Rekindling my love for tournament fishing

I’m home after finishing 79th in the Bassmaster Elite Series tournament at Lake Murray. It was my worst showing in years. What’s especially frustrating is Lake Murray is one of my favorite lakes to fish.

I don’t like dwelling on bad tournaments, because I know they’re inevitable. You’re just not going to catch them every time.

Thankfully, I don’t have time to dwell on the poor finish. I’ll be taking my 11-year-old son Kei to compete in his first Bassmaster Junior Series tournament the weekend following my Murray misstep. His tournament takes place at Sam Rayburn Reservoir.

I can’t think of a better way to extinguish my blues and rekindle my love for tournament fishing than participating in Kei’s event. He’s about the same age I was when my uncle Anthony started me fishing tournaments. Kei’s tournament reminds me of the joy and excitement that got me hooked on this sport.

He’s just now getting into the tournament-fishing scene. His first love is baseball. I’m not forcing him to fish tournaments. As parents, we need to support them in whatever they truly want to do.

Kei participates in a baseball tournament almost every weekend from March to June. He just happened to have a free weekend during the Sam Rayburn tournament, so I signed him up. He will be fishing with his friend and tournament partner Bennett Bullard.

This won’t be their first tournament together. They fish a couple of trails near home in Arkansas and won angler of the year in one of them. They know what they’re doing and are picking it up quickly.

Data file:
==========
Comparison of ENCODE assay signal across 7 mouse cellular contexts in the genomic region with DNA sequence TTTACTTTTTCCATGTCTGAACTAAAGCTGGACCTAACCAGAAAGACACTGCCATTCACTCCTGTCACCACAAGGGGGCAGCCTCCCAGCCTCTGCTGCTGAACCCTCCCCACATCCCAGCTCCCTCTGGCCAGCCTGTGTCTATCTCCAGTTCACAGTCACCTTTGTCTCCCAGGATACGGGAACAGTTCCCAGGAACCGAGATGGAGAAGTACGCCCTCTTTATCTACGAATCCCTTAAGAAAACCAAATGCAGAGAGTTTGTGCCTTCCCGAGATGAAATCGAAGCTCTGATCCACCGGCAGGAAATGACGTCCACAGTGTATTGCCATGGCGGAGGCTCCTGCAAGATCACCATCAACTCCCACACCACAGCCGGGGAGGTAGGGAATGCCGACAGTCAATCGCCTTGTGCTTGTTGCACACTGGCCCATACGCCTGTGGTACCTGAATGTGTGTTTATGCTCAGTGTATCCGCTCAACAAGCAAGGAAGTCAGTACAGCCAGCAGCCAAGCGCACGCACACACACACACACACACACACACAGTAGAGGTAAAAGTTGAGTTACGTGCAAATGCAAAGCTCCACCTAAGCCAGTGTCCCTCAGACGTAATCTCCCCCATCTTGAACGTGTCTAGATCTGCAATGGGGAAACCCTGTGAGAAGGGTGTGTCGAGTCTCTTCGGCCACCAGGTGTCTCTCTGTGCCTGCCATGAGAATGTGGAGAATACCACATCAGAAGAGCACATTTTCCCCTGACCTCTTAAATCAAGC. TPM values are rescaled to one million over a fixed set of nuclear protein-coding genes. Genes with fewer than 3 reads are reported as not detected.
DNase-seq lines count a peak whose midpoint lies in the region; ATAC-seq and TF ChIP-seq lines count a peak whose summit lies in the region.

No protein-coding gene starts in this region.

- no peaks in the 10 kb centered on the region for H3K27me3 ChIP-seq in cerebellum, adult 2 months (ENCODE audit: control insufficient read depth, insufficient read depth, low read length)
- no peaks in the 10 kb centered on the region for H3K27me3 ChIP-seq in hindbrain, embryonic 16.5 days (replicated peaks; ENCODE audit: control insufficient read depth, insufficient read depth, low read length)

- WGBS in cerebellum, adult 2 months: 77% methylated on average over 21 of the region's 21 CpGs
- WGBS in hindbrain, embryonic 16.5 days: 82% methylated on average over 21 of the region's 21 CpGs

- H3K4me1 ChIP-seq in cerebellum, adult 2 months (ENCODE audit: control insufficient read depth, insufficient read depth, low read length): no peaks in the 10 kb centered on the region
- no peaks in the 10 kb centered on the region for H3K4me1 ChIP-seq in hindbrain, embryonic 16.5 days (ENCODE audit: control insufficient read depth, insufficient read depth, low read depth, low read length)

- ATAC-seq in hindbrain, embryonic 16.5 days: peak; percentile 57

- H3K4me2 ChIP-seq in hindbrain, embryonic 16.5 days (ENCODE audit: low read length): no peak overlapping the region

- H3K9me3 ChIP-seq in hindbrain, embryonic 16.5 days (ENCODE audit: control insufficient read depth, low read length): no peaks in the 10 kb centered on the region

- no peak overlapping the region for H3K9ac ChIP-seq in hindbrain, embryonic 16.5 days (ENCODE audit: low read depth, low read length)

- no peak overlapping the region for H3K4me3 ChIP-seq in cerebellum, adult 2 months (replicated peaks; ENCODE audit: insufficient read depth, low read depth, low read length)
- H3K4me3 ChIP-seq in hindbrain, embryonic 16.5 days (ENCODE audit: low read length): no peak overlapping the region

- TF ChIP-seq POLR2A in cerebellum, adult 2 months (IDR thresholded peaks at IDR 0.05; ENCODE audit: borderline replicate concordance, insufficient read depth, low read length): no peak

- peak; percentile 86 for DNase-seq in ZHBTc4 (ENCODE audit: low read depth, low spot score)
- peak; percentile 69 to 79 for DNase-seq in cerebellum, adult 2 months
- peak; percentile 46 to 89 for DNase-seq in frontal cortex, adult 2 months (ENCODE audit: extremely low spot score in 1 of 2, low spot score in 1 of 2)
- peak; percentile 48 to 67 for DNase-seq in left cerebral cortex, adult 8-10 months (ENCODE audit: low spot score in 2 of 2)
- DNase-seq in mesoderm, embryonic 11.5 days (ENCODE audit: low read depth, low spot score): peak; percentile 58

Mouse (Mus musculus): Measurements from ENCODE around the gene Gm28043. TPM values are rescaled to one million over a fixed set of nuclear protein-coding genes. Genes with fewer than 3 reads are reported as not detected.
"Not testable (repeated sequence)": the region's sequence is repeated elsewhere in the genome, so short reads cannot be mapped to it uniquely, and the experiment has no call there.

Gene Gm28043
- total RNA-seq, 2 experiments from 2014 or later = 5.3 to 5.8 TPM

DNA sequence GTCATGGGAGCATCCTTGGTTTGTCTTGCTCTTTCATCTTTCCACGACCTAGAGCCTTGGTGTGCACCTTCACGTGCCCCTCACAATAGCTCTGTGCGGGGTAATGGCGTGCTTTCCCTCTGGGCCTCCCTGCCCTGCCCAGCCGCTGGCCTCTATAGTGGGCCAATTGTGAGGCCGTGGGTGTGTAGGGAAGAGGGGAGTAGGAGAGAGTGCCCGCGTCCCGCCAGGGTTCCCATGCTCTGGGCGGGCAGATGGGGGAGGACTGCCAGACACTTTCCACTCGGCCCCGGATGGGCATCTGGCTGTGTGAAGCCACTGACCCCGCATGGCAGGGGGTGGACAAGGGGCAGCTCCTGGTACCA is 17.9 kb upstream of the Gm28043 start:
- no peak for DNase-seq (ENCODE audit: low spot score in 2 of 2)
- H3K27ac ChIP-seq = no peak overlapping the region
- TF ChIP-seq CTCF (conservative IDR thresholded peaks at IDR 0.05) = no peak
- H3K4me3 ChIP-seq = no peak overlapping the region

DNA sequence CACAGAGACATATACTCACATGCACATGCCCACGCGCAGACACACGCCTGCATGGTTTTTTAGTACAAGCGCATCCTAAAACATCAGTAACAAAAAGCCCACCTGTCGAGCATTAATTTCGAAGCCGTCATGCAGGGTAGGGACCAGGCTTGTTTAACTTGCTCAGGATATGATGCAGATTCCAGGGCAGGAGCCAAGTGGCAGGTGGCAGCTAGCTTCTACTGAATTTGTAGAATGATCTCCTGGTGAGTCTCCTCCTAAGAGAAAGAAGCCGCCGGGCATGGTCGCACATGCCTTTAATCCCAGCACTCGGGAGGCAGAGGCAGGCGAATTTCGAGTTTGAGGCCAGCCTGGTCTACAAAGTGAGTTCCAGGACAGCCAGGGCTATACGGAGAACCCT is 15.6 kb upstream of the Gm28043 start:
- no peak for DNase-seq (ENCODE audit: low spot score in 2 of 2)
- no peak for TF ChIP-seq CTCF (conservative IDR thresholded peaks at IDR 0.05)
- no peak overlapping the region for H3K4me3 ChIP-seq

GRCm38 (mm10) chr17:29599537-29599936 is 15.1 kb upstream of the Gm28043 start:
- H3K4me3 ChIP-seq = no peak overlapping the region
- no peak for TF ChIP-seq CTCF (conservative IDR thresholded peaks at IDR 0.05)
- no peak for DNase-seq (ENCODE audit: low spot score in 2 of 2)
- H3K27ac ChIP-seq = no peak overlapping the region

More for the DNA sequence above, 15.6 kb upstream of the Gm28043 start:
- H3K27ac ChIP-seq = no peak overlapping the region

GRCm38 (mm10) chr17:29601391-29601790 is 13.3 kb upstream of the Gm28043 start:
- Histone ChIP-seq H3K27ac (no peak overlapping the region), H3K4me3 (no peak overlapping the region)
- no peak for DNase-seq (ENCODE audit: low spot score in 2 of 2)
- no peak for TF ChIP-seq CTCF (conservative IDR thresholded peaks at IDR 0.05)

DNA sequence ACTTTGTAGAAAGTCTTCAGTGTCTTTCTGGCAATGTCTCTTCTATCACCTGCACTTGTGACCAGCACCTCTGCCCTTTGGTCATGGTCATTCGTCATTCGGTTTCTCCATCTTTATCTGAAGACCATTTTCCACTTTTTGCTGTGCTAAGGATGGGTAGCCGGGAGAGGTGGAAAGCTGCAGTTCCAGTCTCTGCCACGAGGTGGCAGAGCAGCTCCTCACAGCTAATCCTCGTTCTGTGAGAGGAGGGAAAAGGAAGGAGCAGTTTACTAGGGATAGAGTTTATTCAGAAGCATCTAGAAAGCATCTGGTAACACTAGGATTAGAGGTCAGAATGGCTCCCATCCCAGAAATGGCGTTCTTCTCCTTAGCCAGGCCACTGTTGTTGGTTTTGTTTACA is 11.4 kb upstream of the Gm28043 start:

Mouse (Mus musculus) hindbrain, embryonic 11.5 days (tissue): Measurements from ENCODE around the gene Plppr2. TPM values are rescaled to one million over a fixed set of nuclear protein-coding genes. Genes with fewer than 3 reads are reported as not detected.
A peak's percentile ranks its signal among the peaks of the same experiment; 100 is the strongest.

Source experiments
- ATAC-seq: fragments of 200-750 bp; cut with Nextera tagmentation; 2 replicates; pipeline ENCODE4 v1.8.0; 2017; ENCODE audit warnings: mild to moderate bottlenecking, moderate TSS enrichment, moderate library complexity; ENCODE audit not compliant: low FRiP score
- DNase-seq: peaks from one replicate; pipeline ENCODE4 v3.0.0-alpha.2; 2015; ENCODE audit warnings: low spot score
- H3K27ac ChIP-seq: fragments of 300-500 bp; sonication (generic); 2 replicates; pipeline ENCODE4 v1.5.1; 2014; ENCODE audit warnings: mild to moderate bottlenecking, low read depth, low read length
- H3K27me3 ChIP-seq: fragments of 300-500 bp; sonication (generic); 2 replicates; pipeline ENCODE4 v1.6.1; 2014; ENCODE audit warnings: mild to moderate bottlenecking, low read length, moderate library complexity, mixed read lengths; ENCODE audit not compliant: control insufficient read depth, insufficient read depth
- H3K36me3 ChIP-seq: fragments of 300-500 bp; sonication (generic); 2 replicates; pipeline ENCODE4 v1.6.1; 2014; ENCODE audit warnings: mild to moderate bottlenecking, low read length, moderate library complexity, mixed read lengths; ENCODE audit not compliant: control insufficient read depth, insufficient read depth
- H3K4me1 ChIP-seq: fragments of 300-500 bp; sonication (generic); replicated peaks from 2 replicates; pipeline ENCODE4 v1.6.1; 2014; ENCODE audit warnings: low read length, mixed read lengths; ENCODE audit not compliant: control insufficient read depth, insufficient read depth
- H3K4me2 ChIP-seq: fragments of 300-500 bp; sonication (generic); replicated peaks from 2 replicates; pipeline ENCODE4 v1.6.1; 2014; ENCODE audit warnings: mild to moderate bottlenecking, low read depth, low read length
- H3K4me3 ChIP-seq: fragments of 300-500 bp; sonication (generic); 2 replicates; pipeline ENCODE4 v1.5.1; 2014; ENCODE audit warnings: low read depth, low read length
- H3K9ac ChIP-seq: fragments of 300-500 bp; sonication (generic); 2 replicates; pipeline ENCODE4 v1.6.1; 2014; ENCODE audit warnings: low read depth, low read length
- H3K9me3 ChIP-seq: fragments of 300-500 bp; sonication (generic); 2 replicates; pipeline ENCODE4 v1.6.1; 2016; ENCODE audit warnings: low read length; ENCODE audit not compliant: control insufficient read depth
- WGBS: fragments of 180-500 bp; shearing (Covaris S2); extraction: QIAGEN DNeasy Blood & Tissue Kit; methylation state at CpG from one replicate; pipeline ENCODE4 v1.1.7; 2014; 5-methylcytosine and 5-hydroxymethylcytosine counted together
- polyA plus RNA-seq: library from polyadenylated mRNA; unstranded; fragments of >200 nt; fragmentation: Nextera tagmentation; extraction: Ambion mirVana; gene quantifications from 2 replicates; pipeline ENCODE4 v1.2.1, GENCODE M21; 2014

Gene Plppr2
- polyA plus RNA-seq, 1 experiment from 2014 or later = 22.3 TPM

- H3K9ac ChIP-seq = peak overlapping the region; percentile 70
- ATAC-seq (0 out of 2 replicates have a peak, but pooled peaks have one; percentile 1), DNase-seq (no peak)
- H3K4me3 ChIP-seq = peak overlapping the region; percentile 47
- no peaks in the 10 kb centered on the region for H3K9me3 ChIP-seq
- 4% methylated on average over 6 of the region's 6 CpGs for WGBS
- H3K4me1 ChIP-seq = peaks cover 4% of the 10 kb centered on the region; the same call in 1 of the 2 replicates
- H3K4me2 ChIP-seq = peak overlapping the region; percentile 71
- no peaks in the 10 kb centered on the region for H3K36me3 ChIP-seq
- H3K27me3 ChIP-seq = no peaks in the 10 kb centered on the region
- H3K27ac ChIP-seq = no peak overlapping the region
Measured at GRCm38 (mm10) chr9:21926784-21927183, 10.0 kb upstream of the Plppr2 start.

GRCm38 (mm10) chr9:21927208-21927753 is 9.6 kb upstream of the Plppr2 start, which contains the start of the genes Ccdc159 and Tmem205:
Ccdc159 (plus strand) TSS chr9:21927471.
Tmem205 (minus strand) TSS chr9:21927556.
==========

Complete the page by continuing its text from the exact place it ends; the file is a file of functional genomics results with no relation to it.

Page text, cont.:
The tournament on Rayburn will let them experience a larger event with a lot more boats and tougher competition. It should open their eyes to what a big time tournament is and expose them to the ups and downs of this sport.

It will also give them more experience fishing a lake they’re not familiar with. And, this event gives them an opportunity to qualify for Bassmaster’s 2024 Junior National Championship on July 26-27 at Lake Chickamauga.

I’ll be their boat captain at Sam Rayburn. I can drive them to their fishing spots during the tournament and give them advice, but they have to catch their own bass without my help. Boat captains are allowed to fish on practice days. This will give the boys an opportunity to watch how I find bass and see what it takes to make decisions that lead to success.

Both boys fish well, but they do some things better than others. I’ll be looking for situations that play to their strengths. Technology is in their wheelhouse, so they’re both good at seeing bass on forward-facing sonar and casting to them. They’re also good with crankbaits, vibrating jigs, jerkbaits and topwater baits.

It will be a postspawn event, so there should be a mix of topwater and offshore fishing going on. We should be able to get a couple of patterns nailed down.

My No. 1 goal is for them to have a good time and not fish with an Elite Series mindset where catching bass is do-or-die. I want them to catch bass, have fun and learn how to be better anglers.

You never know, this experience may be the first step to becoming a high school angler, a college angler and maybe a pro angler one day.

I also want the boys to see that just because I had a bad tournament I’m not going to stay down. They need to know there are lessons to be learned from bad tournaments, bad days and bad weeks, in general. Leaning how to bounce back from setbacks makes us better anglers and human beings.